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Ustilago maydis is a highly developed model system with excellent resources available. Besides this system, our research interest is expanding to other biotrophic interactions. One system that has already been established in the lab is Ustilago hordei. This biotroph causes covered smut in barley. In contrast to U. maydis, it does not lead to local symptoms at infection sites. Infection by U. hordei remains largely symptom-free until flowering of the plant, where seeds are replaced by fungal spores (Figure 5). Like for U. maydis, also U. hordei is amenable to reverse genetic approaches, which allows heterologous protein expression. Similarly, also its host plant barley can be used for both transient and stable expression studies (Figure 5). Our research on U. hordei currently focusses on the functional characterization of effector proteins with relevant biological functions during host infection.  Moreover, we aim to establish this fungus as an expression system for putative effectors of obligate biotrophs such as Blumeria graminis, which are not accessible to reverse genetics.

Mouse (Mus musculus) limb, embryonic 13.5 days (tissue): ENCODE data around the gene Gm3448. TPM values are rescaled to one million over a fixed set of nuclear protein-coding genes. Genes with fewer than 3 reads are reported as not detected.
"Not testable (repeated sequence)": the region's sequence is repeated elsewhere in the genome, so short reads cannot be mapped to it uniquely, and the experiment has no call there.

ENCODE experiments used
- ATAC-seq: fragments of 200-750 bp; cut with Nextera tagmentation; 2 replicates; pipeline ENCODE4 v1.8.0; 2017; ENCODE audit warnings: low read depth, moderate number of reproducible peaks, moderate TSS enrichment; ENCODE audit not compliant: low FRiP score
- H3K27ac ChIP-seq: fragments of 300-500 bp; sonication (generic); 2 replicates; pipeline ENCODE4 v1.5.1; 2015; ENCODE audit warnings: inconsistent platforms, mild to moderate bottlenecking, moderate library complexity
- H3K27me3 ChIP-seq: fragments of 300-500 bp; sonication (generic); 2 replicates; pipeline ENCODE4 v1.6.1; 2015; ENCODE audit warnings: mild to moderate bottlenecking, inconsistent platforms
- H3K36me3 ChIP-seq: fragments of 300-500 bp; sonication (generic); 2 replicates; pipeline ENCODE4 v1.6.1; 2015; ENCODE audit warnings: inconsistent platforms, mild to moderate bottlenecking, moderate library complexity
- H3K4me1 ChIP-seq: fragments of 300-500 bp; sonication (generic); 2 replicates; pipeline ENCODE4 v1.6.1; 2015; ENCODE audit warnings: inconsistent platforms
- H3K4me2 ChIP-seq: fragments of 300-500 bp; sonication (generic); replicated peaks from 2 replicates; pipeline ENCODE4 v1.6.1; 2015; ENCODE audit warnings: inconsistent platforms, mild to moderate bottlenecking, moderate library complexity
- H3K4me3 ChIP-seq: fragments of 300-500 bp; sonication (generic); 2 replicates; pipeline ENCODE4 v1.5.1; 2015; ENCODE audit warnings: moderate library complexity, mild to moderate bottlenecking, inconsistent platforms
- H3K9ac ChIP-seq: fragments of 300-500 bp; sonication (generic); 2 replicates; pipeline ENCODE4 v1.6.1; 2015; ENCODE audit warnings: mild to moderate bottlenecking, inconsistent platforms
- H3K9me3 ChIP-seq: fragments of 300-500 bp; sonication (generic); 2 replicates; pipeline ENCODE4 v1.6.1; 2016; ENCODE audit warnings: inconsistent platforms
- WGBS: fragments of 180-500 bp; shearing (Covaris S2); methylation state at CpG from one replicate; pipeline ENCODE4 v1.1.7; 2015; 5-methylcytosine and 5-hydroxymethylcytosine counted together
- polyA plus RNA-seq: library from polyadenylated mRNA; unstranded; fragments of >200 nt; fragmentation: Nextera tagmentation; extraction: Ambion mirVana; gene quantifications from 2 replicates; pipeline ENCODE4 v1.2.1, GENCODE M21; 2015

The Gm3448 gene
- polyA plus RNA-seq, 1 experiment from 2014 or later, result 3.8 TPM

Figure 5. The Ustilago hordei-barley pathosystem. A) U. hordei infected barley plant. B) Mock inoculated barley plant. C) Life cell imaging showing the penetration of eGFP expressing U. hordei in a barley epidermis cell. D) Ballistic transformation of a barley cell to localize YFP-tagged protein in nucleus.